RO: If you have worked on a story for that long, how difficult is it to let your actors take charge of the dialogue. Did the movie start out as fully scripted?
MW: When we wrote it initially, it was completely scripted. All of the dialogue. Then, when I decided to make an improv movie, I borrowed the story from that. I deleted some of the side characters and made it simpler.
RO: Why did you decide to use improvised dialogue?
MW: In my personal experience, the comedies that I have done that have been really fun have allowed for a certain amount of improv time. You’ll shoot the script – and then you get to play with it. And I had long been wanting to direct an improvised film. I had been involved with an improvised television show and I really enjoyed the process. So I felt I had a really good handle on it. And I’ve long been a fan of the genre – Christopher Guest movies, etc. And I’ve had so much exposure to improv during my lifetime that I felt it was something that I wanted to do. I wanted to crack that problem – delve into that challenge. So I’ve wanted to do it for a long time. And the material was very appropriate. As we had written it, I started to think of all the people I knew who could play the specific characters. The screenplay became a 120-page character description.
RO: Was the main character based on any person or persons that you have encountered in your life?
MW: Yes. I did have a friend who was a part-time pot dealer in Chicago. He was very talented – brilliant. But he had become stuck because he took an easy choice and ended up doing it long than he wanted to. And had he stayed there, his life may not have panned out very well. But he did step away from it and now he’s a successful person. But none of the other characters are taken from our lives. Though the game Milky Milky Cakey Cake - which is mentioned in passing - is based on a real thing.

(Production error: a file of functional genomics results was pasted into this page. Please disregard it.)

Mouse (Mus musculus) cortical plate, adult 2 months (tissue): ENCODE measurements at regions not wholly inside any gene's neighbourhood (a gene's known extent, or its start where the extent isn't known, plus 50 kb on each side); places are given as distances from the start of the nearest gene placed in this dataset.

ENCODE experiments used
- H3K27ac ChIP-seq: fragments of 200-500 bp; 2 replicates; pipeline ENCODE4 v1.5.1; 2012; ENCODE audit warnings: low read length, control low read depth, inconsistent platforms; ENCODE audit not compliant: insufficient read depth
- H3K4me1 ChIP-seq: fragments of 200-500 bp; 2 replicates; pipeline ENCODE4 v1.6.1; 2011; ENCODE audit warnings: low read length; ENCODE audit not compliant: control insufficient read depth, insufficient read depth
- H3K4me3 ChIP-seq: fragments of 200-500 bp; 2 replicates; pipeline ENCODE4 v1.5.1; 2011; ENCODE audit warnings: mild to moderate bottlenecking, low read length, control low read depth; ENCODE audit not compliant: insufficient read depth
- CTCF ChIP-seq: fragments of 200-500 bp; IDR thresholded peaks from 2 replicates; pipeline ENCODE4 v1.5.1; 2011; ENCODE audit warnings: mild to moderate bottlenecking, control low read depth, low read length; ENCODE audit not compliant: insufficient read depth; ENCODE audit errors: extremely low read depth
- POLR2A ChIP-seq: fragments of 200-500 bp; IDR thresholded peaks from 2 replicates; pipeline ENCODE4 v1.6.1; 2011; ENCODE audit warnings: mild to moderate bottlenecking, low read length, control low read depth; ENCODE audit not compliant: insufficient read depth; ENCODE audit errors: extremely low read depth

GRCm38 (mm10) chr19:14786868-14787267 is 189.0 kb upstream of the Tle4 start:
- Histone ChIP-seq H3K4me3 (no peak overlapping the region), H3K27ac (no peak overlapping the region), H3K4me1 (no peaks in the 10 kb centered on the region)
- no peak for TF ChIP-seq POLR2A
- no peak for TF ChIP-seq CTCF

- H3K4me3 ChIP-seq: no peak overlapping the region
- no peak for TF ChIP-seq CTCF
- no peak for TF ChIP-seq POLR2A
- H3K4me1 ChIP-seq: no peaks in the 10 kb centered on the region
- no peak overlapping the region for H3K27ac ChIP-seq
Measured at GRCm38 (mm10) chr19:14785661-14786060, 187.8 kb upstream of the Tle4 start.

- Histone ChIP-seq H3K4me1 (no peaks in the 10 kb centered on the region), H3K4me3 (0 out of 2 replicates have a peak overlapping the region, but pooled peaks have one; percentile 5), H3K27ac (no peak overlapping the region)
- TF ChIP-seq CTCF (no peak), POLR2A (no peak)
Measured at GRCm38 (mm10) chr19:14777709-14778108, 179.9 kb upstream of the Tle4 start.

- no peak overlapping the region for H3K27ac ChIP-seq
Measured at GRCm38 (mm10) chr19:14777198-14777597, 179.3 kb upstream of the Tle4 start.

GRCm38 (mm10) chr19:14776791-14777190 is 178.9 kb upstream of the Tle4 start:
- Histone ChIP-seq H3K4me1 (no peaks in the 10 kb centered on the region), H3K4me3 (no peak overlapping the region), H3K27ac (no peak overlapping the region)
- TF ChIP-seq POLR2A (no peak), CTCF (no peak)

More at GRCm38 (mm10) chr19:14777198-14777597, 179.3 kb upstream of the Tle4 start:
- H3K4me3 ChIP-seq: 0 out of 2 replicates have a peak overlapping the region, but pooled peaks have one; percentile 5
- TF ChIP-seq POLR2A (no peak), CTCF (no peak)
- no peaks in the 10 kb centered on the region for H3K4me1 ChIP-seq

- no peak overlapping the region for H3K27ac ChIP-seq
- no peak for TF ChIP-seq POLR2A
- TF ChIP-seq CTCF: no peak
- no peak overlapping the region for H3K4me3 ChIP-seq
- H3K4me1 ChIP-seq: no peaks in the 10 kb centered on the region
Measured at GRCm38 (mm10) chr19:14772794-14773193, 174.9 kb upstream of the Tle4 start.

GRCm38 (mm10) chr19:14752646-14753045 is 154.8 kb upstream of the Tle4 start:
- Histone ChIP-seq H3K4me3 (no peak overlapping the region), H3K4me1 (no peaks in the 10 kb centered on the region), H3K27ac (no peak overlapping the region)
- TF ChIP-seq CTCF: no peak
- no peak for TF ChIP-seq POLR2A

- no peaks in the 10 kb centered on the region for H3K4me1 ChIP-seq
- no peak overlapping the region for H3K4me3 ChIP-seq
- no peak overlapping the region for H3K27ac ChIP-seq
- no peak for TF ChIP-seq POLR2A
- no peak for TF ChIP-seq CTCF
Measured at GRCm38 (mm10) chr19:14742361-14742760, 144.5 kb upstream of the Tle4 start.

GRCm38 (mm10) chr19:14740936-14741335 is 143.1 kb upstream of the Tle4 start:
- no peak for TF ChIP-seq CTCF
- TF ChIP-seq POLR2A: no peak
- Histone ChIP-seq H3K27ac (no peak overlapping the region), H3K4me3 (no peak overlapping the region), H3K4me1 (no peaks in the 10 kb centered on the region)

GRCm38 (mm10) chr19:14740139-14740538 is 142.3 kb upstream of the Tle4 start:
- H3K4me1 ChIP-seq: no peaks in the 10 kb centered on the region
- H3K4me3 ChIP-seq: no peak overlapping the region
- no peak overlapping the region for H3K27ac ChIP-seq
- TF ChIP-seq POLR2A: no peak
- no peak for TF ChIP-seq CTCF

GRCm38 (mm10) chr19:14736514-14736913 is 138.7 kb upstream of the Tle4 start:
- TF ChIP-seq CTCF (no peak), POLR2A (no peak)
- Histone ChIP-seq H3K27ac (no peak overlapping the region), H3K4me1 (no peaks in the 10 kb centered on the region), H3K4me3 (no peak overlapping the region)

MW: You’ve seen the film?
RO: Yes! And of all its elements, I never would have predicted that one as having some basis in your actual experience.
MW: A friend of mine was in a band in high school and a father of one of the band members was abusing a substance one night. While doing so, he offered to have the boys stay at home with him one night and play "milky milky cake cake". It’s a game where you get a sheet cake, create a hole in the middle, and pour milk into it and eat it until all of the milk and cake are gone.
RO: That’s weirdly wonderful.
RO: One aspect of the film that I really enjoyed was the documentary-style camera work. It made the story feel very intimate. Why did you choose that approach to filming?
MW: First, a documentary crew can capture spontaneity better than others in their field. Anything can happen when you are creating an improv film. So I needed a crew that was experienced with being limber and ready to go. There weren’t many set up shots. They were capturing things as they happened. I had seen a film called Darkon which was a documentary about live action role players. And Hillary Spera is the woman who had shot that. I was lucky enough to get her for this film. The performances in this film are very real and natural. And documentary style helps to capture that feeling.
RO: I also read that you asked your actors to do improv work for character development – including theater work on scenes that were not part of the film. Can you tell me more about that?